This reading summary essay focuses on the reading “Human Cloning – The Science and Ethics of Nuclear Transplantation” by Rudolf Jaenisch.
Jaenisch discusses ethical and scientific challenges associated with human cloning and the application of somatic-cell nuclear transfer to develop a child or ‘reproductive cloning’ (Jaenisch, 2004). He notes that there are numerous scientific findings to reject human cloning. This article shows that a cloned embryo can hardly develop into a normal human being. Jaenisch (2014) also examines the medical application of stem cells to manage numerous conditions.
Additionally, he looks at the variations between embryos developed by cloned processes against those derived by in vitro fertilization, noting that the first case has rare chances of developing into a normal being. Overall, no scientific remedies are currently available to correct problems associated with human cloning, while some challenges remain insurmountable.
Apart from moral arguments against human cloning, scientific evidence also fails to support this technique (Jaenisch, 2004). A cloned embryo is observed to have extremely rare, if any, chance to develop normally. This is opposed to in vitro fertilization, which may develop, but with deficiencies. Jaenisch (2004) noted that cloned embryos elude the expected gametogenesis and fertilization processes and, thus, effective reprogramming of clone’s genome is not realized.
Hence, no normal organism should be expected. Jaenisch (2004) further showed that majorities of organisms developed through nuclear transfer often die in gestation period. Others that are born usually have numerous offspring syndromes, including metabolic and respiratory abnormalities, as well as dysfunctional placenta.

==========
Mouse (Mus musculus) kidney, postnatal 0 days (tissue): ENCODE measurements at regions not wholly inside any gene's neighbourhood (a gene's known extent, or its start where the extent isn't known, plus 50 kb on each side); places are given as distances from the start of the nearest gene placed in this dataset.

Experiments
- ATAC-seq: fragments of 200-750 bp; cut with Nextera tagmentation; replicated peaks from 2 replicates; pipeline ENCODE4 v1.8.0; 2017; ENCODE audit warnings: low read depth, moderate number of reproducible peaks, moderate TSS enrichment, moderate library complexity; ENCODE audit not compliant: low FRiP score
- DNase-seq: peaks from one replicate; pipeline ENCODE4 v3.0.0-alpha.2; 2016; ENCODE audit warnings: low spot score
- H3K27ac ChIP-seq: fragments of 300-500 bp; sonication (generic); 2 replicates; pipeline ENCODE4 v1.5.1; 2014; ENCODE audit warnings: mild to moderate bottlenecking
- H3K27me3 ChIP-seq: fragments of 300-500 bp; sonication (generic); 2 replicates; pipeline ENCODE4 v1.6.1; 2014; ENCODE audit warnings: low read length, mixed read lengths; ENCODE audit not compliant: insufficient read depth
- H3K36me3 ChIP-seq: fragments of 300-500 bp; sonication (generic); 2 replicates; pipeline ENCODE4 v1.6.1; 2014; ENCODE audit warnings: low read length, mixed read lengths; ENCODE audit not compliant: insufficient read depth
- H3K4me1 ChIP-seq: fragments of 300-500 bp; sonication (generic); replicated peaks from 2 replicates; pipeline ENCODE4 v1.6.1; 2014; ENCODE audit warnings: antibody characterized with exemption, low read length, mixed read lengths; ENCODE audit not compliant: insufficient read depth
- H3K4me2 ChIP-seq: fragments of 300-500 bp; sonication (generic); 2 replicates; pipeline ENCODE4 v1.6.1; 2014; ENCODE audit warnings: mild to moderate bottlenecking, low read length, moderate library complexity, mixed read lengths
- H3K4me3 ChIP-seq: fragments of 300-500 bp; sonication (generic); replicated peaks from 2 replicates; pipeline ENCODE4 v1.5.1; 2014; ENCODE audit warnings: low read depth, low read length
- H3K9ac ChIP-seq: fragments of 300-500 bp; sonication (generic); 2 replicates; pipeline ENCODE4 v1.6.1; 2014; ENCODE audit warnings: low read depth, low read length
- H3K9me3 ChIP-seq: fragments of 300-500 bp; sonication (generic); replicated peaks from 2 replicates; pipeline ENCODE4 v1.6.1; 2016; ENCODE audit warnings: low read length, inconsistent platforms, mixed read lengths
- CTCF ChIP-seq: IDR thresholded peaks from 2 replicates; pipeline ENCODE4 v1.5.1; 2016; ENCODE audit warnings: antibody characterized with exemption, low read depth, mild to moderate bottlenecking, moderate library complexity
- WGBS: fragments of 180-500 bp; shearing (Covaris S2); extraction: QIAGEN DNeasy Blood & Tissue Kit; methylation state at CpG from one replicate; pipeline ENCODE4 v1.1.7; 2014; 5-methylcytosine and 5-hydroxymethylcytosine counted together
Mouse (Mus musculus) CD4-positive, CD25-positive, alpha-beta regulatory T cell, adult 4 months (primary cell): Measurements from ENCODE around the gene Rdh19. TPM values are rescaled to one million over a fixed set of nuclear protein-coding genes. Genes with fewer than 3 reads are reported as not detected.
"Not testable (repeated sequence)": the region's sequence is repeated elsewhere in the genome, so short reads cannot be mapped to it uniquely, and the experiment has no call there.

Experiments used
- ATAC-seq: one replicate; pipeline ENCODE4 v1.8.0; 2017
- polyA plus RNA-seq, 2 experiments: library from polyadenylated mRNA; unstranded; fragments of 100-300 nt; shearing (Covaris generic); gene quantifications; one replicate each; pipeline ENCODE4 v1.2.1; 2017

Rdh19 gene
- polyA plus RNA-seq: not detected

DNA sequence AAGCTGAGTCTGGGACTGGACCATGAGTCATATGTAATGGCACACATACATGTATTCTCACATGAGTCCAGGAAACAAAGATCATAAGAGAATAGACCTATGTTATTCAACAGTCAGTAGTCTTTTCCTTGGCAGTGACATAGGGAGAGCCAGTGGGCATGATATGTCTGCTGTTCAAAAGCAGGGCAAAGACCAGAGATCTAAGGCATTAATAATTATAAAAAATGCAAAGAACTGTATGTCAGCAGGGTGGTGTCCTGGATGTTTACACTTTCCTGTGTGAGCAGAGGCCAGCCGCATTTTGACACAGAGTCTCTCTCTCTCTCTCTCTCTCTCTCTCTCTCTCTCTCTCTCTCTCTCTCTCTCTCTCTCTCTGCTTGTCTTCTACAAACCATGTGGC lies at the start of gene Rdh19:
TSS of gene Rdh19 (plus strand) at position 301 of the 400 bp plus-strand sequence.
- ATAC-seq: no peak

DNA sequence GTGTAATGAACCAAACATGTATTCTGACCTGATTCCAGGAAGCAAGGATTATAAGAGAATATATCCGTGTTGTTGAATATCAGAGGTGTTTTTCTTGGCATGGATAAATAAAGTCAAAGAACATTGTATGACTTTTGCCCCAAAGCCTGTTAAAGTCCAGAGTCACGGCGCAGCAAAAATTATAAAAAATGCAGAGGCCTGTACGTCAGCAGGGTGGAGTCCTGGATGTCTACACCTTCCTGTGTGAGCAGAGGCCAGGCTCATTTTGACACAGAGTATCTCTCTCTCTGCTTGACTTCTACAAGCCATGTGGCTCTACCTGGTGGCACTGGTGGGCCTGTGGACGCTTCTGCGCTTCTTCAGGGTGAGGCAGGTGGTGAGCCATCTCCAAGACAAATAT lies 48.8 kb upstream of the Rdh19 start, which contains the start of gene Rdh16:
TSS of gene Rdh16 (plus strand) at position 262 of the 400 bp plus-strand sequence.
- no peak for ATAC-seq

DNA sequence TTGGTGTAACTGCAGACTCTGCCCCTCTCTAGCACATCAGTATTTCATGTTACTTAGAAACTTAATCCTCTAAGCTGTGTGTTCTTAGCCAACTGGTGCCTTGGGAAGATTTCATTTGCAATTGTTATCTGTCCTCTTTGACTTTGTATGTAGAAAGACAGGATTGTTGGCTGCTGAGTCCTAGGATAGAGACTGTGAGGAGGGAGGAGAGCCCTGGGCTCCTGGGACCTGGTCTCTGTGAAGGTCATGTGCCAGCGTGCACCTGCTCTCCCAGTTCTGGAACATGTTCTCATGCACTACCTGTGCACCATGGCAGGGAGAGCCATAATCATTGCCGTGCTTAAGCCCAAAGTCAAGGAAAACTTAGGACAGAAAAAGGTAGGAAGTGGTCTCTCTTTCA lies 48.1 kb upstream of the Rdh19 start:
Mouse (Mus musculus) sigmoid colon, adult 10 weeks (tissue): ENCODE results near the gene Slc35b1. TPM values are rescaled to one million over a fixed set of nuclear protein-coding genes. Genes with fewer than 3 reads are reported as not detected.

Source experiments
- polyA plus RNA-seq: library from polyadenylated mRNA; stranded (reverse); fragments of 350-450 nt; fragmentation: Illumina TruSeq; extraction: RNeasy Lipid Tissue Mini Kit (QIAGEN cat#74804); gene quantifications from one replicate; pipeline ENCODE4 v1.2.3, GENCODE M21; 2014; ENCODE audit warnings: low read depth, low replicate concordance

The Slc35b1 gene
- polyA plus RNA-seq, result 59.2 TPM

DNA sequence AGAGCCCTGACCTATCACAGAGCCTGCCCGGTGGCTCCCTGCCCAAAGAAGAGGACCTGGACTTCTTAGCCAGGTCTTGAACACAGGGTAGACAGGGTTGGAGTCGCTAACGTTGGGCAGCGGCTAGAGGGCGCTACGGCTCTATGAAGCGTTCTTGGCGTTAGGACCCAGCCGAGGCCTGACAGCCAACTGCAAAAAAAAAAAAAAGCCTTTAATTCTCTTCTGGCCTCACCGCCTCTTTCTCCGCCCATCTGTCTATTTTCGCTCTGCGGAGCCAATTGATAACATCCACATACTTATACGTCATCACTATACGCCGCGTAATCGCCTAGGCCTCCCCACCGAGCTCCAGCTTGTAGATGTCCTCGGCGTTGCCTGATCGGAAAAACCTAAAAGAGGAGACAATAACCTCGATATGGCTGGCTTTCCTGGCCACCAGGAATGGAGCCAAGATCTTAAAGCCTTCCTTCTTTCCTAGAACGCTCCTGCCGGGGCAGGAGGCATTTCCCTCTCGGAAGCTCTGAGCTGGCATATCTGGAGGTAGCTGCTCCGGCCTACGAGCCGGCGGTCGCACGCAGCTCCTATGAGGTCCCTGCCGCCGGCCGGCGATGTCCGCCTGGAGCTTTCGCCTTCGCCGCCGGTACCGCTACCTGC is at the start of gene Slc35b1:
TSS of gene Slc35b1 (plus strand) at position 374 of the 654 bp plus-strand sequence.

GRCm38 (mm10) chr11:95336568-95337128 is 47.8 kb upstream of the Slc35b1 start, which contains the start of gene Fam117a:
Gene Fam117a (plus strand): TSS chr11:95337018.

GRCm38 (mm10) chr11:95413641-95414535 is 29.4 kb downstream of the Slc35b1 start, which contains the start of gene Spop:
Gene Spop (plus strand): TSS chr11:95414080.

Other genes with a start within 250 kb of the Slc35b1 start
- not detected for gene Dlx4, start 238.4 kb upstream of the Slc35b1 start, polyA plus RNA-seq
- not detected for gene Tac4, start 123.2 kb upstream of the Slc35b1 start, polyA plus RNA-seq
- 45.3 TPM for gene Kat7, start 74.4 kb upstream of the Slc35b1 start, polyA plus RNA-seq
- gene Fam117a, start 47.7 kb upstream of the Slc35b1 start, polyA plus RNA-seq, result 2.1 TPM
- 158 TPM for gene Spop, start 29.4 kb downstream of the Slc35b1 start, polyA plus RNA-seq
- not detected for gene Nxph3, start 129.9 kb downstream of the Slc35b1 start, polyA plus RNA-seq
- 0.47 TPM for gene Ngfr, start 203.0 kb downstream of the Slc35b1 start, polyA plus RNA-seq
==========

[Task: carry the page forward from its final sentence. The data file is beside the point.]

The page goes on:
The epigenetic variation between chromosomes from father and mother (inherited) is the main biologic challenge to deriving normal human beings from cloning because one of the alleles would be inactive (from the sperm or oocyte) (Jaenisch, 2004). The nuclear transfer is followed by erasure because parental genomes are subjected to transformation or reprogramming once they enter the oocyte.
The author further notes that faulty reprogramming is common in reproductive cloning but not in treatment for two reasons. First, it happens because of the retention of the epigenetic memory of the donor nucleus at the blastocyst (Jaenisch, 2004). This precisely is responsible for the development into a normal or an abnormal and postnatal animal. Second, reproductive cloning needs the development of a fetus, which is not a requirement in the therapeutic application of nuclear transfer (Jaenisch, 2004). It only needs automatic identification of functional cells.
Overall, the article asserts that reproductive cloning is rejected nearly universally. However, the application of embryos obtained from nuclear cloning or in vitro fertilization to create embryonic stem cells is a contentious practice.
In 2013, scientists reported the first case of successful human cloning (Park, 2013). Mitalipov et al. reported that they had successfully “reprogrammed human skin cells back to their embryonic state” (as cited in Park, 2013, para. 1).
This new development in nuclear transfer shows that scientists may overcome some of the challenges identified by Jaenisch in his article. The success in the case of Mitalipov et al. was attributed to quality of the eggs (50%) and process optimization (50%), making this technique extremely efficient. Nonetheless, numerous challenges persist in human cloning. For instance, no study has demonstrated any outcomes when adult or mature cells are used, but scientists are eager to advance nuclear transfer techniques.
Human cloning raises both moral and technical challenges. While some achievements have been noted, these new techniques are yet to be tested for reliability and robustness. As such, previous challenges noted persist. Scientists will continue to advance their techniques to improve outcomes of human cloning.
Jaenisch, R. (2004). Human cloning – The science and ethics of nuclear transplantation. New England Journal of Medicine, 351(27), 2787-2791.
Park, A. (2013). Scientists report first success in cloning human stem cells. Time. Web.